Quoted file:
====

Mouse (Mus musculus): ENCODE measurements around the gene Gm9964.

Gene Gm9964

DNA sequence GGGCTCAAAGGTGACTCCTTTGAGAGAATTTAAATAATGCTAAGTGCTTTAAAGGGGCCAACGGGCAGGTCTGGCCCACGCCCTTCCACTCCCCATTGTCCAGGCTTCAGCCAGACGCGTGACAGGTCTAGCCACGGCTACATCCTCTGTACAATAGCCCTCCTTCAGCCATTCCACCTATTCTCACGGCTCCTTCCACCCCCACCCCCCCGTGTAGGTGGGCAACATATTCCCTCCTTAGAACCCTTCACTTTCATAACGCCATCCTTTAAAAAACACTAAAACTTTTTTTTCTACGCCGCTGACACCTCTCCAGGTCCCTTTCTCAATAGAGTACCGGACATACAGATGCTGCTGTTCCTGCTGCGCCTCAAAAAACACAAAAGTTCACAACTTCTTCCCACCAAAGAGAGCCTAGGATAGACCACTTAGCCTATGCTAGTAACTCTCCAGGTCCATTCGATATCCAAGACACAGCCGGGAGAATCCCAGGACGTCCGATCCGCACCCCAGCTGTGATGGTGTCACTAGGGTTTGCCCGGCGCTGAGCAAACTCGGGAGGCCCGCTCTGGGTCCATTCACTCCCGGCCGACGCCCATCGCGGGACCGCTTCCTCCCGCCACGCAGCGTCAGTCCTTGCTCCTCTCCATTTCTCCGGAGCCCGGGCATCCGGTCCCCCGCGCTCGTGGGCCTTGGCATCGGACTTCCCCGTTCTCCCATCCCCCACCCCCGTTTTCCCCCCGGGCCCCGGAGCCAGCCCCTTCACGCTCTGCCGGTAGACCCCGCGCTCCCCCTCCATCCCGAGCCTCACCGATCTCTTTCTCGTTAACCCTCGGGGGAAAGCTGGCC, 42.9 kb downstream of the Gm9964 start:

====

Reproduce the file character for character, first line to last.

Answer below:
Mouse (Mus musculus): ENCODE measurements around the gene Gm9964.

Gene Gm9964

DNA sequence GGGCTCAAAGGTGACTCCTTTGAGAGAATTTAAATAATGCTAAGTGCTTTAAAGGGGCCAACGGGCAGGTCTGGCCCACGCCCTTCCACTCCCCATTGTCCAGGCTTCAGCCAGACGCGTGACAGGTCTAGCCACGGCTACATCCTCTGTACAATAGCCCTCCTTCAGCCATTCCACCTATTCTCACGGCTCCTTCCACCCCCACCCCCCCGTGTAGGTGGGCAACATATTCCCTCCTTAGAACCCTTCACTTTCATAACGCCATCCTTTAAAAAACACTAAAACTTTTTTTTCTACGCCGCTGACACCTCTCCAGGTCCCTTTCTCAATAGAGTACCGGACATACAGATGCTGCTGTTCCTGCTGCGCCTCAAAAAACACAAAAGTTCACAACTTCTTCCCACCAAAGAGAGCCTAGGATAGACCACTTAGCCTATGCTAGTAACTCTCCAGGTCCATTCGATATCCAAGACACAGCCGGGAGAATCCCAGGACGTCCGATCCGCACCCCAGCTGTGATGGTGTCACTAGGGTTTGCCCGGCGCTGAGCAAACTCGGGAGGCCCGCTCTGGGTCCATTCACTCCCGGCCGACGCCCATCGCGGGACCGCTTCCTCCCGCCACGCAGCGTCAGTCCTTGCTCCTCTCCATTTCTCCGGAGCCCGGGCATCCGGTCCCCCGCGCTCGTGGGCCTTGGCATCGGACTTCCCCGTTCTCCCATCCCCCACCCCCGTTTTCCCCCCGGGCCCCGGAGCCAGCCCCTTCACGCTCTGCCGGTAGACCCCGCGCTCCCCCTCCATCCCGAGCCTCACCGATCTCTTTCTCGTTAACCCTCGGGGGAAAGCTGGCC, 42.9 kb downstream of the Gm9964 start: